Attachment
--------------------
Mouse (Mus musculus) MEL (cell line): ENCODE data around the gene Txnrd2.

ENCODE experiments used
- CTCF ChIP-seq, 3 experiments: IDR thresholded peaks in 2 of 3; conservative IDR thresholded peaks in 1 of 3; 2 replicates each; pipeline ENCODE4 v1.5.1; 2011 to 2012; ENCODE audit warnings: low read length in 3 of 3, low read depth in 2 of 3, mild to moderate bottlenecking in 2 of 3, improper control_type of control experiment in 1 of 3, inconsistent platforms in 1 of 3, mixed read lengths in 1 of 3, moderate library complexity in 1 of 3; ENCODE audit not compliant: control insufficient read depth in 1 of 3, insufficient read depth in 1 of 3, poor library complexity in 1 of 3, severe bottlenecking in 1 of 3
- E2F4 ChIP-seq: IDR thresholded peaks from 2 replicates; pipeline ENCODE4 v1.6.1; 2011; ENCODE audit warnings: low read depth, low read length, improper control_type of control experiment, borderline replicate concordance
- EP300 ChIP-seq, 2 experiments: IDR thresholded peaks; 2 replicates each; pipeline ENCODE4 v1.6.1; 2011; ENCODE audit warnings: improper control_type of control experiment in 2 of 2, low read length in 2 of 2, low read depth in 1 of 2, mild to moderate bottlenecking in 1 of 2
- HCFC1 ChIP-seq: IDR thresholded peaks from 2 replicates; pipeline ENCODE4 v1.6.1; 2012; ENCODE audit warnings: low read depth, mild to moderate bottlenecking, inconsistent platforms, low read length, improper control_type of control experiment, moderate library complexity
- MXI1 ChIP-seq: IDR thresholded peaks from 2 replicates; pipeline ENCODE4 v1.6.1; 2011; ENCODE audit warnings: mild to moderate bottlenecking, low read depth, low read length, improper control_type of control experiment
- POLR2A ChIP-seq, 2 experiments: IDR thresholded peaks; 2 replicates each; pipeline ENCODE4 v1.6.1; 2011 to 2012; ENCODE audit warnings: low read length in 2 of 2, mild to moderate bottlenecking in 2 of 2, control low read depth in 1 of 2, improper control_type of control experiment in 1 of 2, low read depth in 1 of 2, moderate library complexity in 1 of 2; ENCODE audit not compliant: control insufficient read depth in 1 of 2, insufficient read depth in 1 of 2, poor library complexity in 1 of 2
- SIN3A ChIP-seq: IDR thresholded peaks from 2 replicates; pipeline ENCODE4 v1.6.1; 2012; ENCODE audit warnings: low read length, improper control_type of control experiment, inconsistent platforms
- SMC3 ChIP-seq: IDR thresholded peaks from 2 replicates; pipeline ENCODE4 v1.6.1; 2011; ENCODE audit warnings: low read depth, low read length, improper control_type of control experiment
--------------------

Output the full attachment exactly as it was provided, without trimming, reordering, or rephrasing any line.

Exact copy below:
Mouse (Mus musculus) MEL (cell line): ENCODE data around the gene Txnrd2.

ENCODE experiments used
- CTCF ChIP-seq, 3 experiments: IDR thresholded peaks in 2 of 3; conservative IDR thresholded peaks in 1 of 3; 2 replicates each; pipeline ENCODE4 v1.5.1; 2011 to 2012; ENCODE audit warnings: low read length in 3 of 3, low read depth in 2 of 3, mild to moderate bottlenecking in 2 of 3, improper control_type of control experiment in 1 of 3, inconsistent platforms in 1 of 3, mixed read lengths in 1 of 3, moderate library complexity in 1 of 3; ENCODE audit not compliant: control insufficient read depth in 1 of 3, insufficient read depth in 1 of 3, poor library complexity in 1 of 3, severe bottlenecking in 1 of 3
- E2F4 ChIP-seq: IDR thresholded peaks from 2 replicates; pipeline ENCODE4 v1.6.1; 2011; ENCODE audit warnings: low read depth, low read length, improper control_type of control experiment, borderline replicate concordance
- EP300 ChIP-seq, 2 experiments: IDR thresholded peaks; 2 replicates each; pipeline ENCODE4 v1.6.1; 2011; ENCODE audit warnings: improper control_type of control experiment in 2 of 2, low read length in 2 of 2, low read depth in 1 of 2, mild to moderate bottlenecking in 1 of 2
- HCFC1 ChIP-seq: IDR thresholded peaks from 2 replicates; pipeline ENCODE4 v1.6.1; 2012; ENCODE audit warnings: low read depth, mild to moderate bottlenecking, inconsistent platforms, low read length, improper control_type of control experiment, moderate library complexity
- MXI1 ChIP-seq: IDR thresholded peaks from 2 replicates; pipeline ENCODE4 v1.6.1; 2011; ENCODE audit warnings: mild to moderate bottlenecking, low read depth, low read length, improper control_type of control experiment
- POLR2A ChIP-seq, 2 experiments: IDR thresholded peaks; 2 replicates each; pipeline ENCODE4 v1.6.1; 2011 to 2012; ENCODE audit warnings: low read length in 2 of 2, mild to moderate bottlenecking in 2 of 2, control low read depth in 1 of 2, improper control_type of control experiment in 1 of 2, low read depth in 1 of 2, moderate library complexity in 1 of 2; ENCODE audit not compliant: control insufficient read depth in 1 of 2, insufficient read depth in 1 of 2, poor library complexity in 1 of 2
- SIN3A ChIP-seq: IDR thresholded peaks from 2 replicates; pipeline ENCODE4 v1.6.1; 2012; ENCODE audit warnings: low read length, improper control_type of control experiment, inconsistent platforms
- SMC3 ChIP-seq: IDR thresholded peaks from 2 replicates; pipeline ENCODE4 v1.6.1; 2011; ENCODE audit warnings: low read depth, low read length, improper control_type of control experiment